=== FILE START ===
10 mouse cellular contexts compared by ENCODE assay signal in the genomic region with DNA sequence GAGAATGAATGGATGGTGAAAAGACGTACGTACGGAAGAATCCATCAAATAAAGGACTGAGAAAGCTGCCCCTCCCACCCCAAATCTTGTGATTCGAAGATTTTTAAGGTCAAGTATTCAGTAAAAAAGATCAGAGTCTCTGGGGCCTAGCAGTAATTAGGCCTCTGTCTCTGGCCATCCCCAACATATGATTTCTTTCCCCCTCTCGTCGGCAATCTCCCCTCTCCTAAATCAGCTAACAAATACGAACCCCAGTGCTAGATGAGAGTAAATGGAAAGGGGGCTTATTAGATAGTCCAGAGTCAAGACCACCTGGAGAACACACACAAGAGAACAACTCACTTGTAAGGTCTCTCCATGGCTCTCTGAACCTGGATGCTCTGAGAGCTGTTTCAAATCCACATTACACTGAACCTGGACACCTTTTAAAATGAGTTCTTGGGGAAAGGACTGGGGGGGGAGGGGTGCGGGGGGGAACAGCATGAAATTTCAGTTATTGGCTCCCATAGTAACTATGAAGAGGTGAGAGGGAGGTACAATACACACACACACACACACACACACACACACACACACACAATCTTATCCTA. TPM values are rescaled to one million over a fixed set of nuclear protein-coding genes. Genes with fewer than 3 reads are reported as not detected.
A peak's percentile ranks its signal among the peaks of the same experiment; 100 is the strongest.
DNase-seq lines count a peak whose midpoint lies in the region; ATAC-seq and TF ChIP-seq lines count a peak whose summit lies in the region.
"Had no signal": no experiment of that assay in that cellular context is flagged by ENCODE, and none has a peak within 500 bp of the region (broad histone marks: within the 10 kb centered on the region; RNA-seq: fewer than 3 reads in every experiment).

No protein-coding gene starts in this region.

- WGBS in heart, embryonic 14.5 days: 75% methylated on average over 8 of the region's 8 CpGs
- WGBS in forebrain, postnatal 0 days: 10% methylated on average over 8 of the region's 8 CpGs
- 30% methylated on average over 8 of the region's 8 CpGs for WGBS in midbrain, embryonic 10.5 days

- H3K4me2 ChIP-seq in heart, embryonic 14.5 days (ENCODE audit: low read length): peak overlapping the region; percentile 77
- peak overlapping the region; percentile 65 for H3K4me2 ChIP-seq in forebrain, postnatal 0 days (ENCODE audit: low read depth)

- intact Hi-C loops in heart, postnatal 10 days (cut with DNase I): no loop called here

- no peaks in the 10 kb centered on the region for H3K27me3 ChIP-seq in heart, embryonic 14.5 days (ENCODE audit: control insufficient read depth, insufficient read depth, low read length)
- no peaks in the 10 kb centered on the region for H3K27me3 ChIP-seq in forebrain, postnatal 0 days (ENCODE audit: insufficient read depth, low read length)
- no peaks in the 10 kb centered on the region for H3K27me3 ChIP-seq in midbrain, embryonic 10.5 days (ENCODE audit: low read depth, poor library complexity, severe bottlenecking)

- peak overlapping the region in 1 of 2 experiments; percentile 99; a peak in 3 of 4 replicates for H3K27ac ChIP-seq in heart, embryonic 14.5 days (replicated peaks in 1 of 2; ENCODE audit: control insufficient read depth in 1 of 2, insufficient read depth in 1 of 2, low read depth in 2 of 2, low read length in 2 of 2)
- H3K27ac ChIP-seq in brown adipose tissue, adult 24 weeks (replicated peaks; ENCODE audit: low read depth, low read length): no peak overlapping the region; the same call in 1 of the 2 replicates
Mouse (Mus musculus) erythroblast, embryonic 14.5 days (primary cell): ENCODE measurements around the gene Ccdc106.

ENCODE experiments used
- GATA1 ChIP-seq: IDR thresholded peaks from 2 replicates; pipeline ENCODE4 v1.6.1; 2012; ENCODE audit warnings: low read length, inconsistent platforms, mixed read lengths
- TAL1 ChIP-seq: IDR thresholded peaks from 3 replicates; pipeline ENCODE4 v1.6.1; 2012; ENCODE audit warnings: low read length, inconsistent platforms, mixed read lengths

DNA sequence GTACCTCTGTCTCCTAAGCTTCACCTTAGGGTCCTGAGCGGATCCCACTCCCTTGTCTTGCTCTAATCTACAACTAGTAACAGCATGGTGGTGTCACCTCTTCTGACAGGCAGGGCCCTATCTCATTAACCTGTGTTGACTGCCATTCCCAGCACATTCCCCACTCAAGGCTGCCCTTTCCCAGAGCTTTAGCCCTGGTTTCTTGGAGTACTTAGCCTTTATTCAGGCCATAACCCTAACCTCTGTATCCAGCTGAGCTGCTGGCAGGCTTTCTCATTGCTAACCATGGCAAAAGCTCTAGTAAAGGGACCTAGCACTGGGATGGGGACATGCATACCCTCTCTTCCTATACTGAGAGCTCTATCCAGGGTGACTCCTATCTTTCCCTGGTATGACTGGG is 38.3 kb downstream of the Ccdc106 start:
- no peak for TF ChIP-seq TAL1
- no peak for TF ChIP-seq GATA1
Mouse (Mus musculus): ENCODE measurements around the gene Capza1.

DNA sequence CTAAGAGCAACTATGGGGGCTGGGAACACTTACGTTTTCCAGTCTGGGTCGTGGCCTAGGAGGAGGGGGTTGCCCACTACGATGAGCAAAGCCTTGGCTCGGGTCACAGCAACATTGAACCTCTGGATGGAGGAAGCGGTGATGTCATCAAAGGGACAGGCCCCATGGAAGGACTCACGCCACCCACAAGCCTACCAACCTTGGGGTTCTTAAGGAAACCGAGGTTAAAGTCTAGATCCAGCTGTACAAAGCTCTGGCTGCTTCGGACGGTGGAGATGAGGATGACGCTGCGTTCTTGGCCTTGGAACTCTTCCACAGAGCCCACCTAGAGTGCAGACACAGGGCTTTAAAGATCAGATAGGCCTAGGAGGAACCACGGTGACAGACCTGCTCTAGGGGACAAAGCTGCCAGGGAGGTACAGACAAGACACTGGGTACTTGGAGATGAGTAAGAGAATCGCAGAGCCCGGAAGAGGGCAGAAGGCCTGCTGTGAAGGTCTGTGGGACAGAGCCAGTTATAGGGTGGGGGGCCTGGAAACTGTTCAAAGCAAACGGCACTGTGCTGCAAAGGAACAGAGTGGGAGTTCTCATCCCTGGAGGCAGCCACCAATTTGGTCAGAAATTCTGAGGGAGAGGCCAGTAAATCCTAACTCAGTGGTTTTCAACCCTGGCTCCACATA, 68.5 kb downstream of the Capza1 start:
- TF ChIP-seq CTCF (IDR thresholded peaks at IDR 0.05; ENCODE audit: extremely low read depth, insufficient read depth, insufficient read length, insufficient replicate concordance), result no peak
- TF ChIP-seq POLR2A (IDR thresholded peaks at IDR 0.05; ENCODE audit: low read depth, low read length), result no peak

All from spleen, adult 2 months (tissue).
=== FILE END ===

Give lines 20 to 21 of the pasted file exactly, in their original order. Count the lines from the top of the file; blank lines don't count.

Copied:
- TAL1 ChIP-seq: IDR thresholded peaks from 3 replicates; pipeline ENCODE4 v1.6.1; 2012; ENCODE audit warnings: low read length, inconsistent platforms, mixed read lengths

DNA sequence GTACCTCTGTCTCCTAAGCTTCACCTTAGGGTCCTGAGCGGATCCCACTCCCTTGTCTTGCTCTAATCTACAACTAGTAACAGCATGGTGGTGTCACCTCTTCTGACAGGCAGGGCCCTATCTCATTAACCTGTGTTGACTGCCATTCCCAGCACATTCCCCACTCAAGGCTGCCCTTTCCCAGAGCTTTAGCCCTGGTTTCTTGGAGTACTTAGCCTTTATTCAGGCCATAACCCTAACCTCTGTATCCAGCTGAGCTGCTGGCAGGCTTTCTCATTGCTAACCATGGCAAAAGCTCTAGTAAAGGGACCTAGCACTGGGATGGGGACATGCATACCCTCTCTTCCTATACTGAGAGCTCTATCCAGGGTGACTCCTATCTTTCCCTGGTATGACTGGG is 38.3 kb downstream of the Ccdc106 start: